I was just doing the songs, but as the songs started to get more interesting, like singing about menstruation and singing about you know, sexual favors or singing about anal sex and, and things that you want then that started to create more of a narrative. And being somebody who was assigned female at birth, but never felt comfortable in that role.

I think with Big Sissy, I'm sort of going, Oh, you want me to be feminine? You know, because I'm, I'm pretty. You think I'm pretty. I'm, I'm, I'm thin. You want me to exaggerate these Parts of myself that you claim are a value of 

[00:18:55] Amy: worth especially in the music business in this industry. 

[00:18:58] Athena: Yeah, there you go So sure, I'll do that, but I'm gonna do it at a level that's gonna make you uncomfortable Where you're like, that's it's not quite what we had in mind

[00:19:11] Amy: Oh, yeah. Okay. The long hair is going to be green and the lipstick is going to be black. 

[00:19:16] Athena: Yeah. Everything just kind of came piece by piece. Honestly. It wasn't super premeditated. I had a gig last minute and I didn't have the hair for it. So they were paying me well. I went out and got a wig and it happened to be green.

[00:19:30] Amy: But green is like, it's like an upsetting hair color, right? Like, it's like, you know, it's not again, I'm using air quotes. It's not pretty. It's not if you're going to dye your hair crazy, my hair is lavender. It's very pretty. Yeah. You know, so you can be crazy and still pretty, but like. Sissy is like, but it just happened like that.

It just happened like that. You chose a wig. You like to 

[00:19:52] Athena: happen to be green Yeah, I don't remember that. I I didn't necessarily want a green wig. I just it called to me 

[00:20:00] Amy: And you've run with it, 

[00:20:01] Athena: oh, yeah now it's her signature color never going back Yeah, and 

[00:20:05] Amy: it's gender neutral, you know, it's not pink, it's not blue, it's like, yeah, and also it's like of the earth, like Big Sissy is so fake in terms of like plastic hair and like, yeah, yeah, yeah.

But now we like have this, anyway, we could go on and on about the poetry of Big Sissy's look. We can if you want to. But I saw, I think it was a YouTube clip of a Big Sissy show where you were going around the Crowd trying to get them to chant reparations. 

[00:20:35] Athena: Oh yeah. That was a good show. . 


[00:20:37] Amy: Do you wanna talk about like, 'cause you talked a lot about big sissy fucking with gender.

Sure. But how does Big Sissy fuck with everything else? 

[00:20:44] Athena: Yeah. Well, I mean, I just love to have a performance art element of the show and a way of making people uncomfortable. Making them think, making myself uncomfortable, talking about things that are on my mind, things that are maybe bothering me. Big Sissy has now developed this element where she's, you know, a black supremacist.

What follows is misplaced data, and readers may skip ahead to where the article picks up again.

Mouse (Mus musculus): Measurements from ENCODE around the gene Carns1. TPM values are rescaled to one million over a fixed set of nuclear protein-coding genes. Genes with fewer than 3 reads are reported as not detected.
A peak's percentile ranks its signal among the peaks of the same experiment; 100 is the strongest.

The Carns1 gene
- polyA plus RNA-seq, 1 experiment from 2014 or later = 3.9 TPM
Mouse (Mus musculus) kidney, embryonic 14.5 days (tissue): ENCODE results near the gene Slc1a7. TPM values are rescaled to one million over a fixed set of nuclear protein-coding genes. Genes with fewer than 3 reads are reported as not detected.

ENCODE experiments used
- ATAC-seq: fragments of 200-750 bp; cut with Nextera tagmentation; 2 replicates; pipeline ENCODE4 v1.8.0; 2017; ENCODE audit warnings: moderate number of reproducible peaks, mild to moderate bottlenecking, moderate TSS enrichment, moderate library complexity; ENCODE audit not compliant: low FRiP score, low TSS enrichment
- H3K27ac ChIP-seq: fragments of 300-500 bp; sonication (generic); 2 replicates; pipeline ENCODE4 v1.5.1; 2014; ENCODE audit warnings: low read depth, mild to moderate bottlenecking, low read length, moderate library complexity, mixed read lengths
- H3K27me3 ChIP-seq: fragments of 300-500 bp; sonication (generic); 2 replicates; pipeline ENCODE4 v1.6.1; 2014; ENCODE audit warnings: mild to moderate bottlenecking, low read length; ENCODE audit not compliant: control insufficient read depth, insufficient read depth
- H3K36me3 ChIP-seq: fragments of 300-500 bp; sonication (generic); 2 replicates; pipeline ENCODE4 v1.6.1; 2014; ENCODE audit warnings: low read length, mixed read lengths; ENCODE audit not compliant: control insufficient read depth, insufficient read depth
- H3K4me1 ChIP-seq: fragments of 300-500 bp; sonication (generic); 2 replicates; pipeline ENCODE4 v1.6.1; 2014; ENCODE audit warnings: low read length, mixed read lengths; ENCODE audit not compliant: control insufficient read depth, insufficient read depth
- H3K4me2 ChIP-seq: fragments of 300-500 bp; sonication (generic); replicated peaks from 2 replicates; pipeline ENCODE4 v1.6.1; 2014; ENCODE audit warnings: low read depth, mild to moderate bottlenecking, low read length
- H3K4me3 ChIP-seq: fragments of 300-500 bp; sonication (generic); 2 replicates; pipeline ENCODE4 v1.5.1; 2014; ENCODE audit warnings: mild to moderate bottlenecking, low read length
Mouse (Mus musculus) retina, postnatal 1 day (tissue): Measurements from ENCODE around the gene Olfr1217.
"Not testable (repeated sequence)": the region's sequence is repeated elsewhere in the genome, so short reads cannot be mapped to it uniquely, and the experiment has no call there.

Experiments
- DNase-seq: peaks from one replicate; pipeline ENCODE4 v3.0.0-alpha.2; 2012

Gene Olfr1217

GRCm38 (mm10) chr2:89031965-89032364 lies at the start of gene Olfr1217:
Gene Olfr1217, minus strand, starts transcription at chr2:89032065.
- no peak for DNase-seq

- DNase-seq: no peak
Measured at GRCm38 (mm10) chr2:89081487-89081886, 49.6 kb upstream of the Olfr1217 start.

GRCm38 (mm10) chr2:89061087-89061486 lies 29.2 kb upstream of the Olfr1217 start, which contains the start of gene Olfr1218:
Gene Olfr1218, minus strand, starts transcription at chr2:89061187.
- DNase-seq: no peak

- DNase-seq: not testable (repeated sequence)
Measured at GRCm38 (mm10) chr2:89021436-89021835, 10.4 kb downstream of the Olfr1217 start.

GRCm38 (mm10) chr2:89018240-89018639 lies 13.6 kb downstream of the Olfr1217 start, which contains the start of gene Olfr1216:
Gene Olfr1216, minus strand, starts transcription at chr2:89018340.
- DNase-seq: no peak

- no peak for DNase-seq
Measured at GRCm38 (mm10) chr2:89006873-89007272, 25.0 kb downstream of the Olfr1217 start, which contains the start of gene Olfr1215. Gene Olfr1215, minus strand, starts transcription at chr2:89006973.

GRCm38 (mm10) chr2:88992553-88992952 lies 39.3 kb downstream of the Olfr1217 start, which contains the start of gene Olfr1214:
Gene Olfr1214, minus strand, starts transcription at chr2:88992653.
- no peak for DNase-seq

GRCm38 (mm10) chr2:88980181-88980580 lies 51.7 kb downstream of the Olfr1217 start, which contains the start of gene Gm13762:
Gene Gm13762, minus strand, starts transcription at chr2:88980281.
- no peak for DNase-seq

And so we did this show where I had a, a white person come on stage and I gave them a hat and I asked them to, Take this hat to their people and ask them to give as generously as black people have always given to them. And so they did that. And yeah, I walked around the whole space and had everyone saying reparations as a big chant.

And it was very powerful. It was powerful. And, you know, I got money. I needed, I needed cab fare that night and I got it. It works. It does work. 

[00:21:43] Amy: When you scream reparation in people's faces, they tend to give you a couple extra coins. 

[00:21:48] Athena: Yeah. And I think it's important that, you know, it's, there's the white person who is going around with the hat, you know, Making, making that happen.

And also because white people just don't do enough. They're just not doing enough. You know, always asking, what can I do? You know, it's been laid out. We, we talk about it daily. All the information is out there. So if you really want to know, you really want to do something, I'm giving you an opportunity at this show to, to create a positive action and you know, be the ally that you claim to be even just for this one night.

And, and I'm really curious as to like what kind of an effect that has on. People and especially like say on the person who who had to pass the hat that night like how did they feel when they? Went home. What did they think about it? How are they checking in with the discomfort that they had in that evening because she was uncomfortable.

[00:22:46] Amy: Oh This is somebody you yanked out of the audience. This wasn't like someone. Yes 

[00:22:50] Athena: No wasn't performance. Not at all. No, I really got somebody to come out of the audience good and And yeah, I shouldn't have to contend with that. 

[00:23:00] Amy: Yeah, exactly. Yeah. Yeah. Cause when you go to a big sissy show, you know, we were talking about this earlier, like my personal motto, I'm in my forties now.

And my personal motto is if you don't like my apples, don't shake my tree. So if you're going to be upset by having to confront your own racism as a white person, like skip big sissy show or maybe like double go double go and get as comfortable as uncomfortable as you can. And really. Yeah. Yeah. I think putting your money where your mouth is, is a big one.

In this world where there really is no excuse anymore. You were saying like people like, how do I help Google? How do I help? It's really, and don't take a woman of color's time to explain what you could have done with a Google search books. Like Katrice Jackson Layla Assad just did her project and these are all super accessible and already written and free.

And Layla's project is free. 

[00:23:56] Athena: Or Layla's project is by donation. You can 

[00:23:58] Amy: choose to donate as well. So you have to buy them, buy them, send her your money. I mean, Layla, like the fact that she. Took this on and it's still taking it on and it's doing like live Instagram, like all the time and really taking it on.